- Extension of Employee Retention Credits (ERC): The ERC is extended to July 1, 2021. Businesses may now take the ERC and the PPP as employers who receive a PPP loan may still qualify for ERC on wages that are not paid for with forgiven PPP funds. For the first two quarters of 2021 (January 1 – June 30), the following changes apply:
- The credit percentage is increased from 50% to 70% of qualified wages.
- Qualified wages are increased from $10,000 in total per employee to $10,000 per quarter, per employee.
- Qualified wage restrictions apply at 500 employees, rather than 100.
- Drop in gross receipts requirement decreases from 50% to 20% over a prior quarter.
PPP2 LOAN SPECIFICS
- First-Time Borrowers: If a small business missed the first round of PPP funding, they will be eligible for a loan under PPP2 if they have 300 or fewer employees, making them eligible for other SBA loans. This includes sole proprietors, independent contractors and eligible, self-employed individuals. Non-profit organizations, including churches, are also eligible as are accommodation and food service operations (those with NAICS codes starting with 72) with fewer than 300 employees per physical location.
- Second-Time Borrowers (“Second Draw Loans”): Businesses who received a PPP loan during the first round of funding (PPP1) are eligible for another loan under PPP2 if they can prove to be “hardest hit” by the COVID-19 pandemic. These businesses must have 300 or fewer employees, be able to show a decrease in revenue of 25% or more in any quarter in 2020 compared to the same quarter in 2019 AND must have used or will use the full amount of their first PPP loan. The borrower can select the most appropriate quarter, and both PPP and EIDL funds from the SBA are not included in the calculation of revenue. Second-time borrowers can expect a tiered system, similar to the first round of funding, whereby certain loan amounts will only require self-certification of loan necessity (i.e. loans under $150,000 could be self-certified) while others will have documentation requirements. All loans will be subject to review by the Small Business Administration.
- Loan Amount: The maximum loan amount for a PPP2 loan is $2 million and is calculated by multiplying average total monthly payroll costs in the year prior to the loan or the calendar year by 2.5. In other words, the second round of PPP loans is meant to fund 2.5 months of payroll expenses. PPP borrowers with NAICS codes starting with 72 (hotels and restaurants) can get up to 3.5 times their average monthly payroll costs, again subject to a $2 million maximum loan amount.
- Loan Forgiveness: Qualified business expenses eligible for loan forgiveness are consistent with PPP1 and include payroll costs, covered mortgage interest, rent and utility payments with a 60/40 allocation between payroll and non-payroll expenses. They also include worker protection expenditures and facility modification costs to comply with COVID-19 federal health and safety guidelines, supplier costs essential to the borrower’s current operations and operating costs related to software or cloud computing services. Both first-time and second draw loans are eligible for forgiveness and must be spent within either 8 weeks or 24 weeks of loan origination. The legislation is simplifying and accelerating loan forgiveness for loan amounts of $150,000 or less by requiring borrowers to sign and submit a one-page form that attests to compliance with PPP requirements. The SBA must create the simplified forgiveness application form within 24 days of the bill’s enactment and may not require additional materials unless necessary to substantiate revenue loss requirements or satisfy relevant statutory or regulatory requirements. Borrowers are required to retain relevant records related to employment for four years and other records for three years, as the SBA may review and audit these loans to check for fraud.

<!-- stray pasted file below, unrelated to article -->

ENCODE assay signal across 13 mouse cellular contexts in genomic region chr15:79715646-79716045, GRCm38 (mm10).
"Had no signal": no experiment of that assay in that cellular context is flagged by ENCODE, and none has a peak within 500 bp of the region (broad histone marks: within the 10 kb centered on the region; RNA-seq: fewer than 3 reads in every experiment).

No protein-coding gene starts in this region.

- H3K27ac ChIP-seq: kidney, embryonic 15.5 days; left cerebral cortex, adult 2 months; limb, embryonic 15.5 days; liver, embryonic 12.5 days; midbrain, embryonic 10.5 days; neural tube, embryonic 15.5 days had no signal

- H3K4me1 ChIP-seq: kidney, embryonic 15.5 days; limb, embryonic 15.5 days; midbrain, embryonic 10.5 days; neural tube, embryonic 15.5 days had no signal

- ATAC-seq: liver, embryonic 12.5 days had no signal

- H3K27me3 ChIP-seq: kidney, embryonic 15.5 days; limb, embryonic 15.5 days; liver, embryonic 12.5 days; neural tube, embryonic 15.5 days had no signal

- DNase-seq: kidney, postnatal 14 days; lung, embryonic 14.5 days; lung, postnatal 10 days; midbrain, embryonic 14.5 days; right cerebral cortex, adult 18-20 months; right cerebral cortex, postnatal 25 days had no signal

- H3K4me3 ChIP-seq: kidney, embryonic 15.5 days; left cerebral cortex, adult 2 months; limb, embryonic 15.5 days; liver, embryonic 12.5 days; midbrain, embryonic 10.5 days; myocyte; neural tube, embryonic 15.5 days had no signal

- Tax Deductibility for PPP Expenses: The new bill specifies that qualified business expenses paid with forgiven PPP loans are tax-deductible. This supersedes IRS guidance that such expenses could not be deducted and brings the policy in line with what the American Institute of Certified Public Accountants (AICPA) and hundreds of other business associations have argued was Congress’s intent when it created the original PPP as part of the $2 trillion CARES Act. The COVID-19 relief bill clarifies that “no deduction shall be denied, no tax attribute shall be reduced, and no basis increase shall be denied, by reason of the exclusion from gross income provided”. This means that both PPP loans and EIDL grants are not considered taxable income. Additionally, EIDL grants no longer reduce PPP loan forgiveness by the grant amount. Please note the deductibility guidance noted above relates to Federal income. We are awaiting guidance from Massachusetts (and most other states) regarding the deductibility of PPP loan forgiveness at the state level.
In summary, the new stimulus bill provides welcome tax relief to both businesses and individuals. While the bill has been passed by Congress and signed into law by the President, the SBA and U.S. Department of the Treasury are now tasked with providing interpretive guidance and forms for the new forgiveness rules, as well as loan applications and guidelines for second draw PPP loan borrowers. They will need time to translate the bill and will release information as they do. As always, we will keep you updated along the way. In the meantime, we recommend businesses that believe they may be eligible for a PPP2 loan should begin to prepare in order to expedite the application when it is released by the SBA.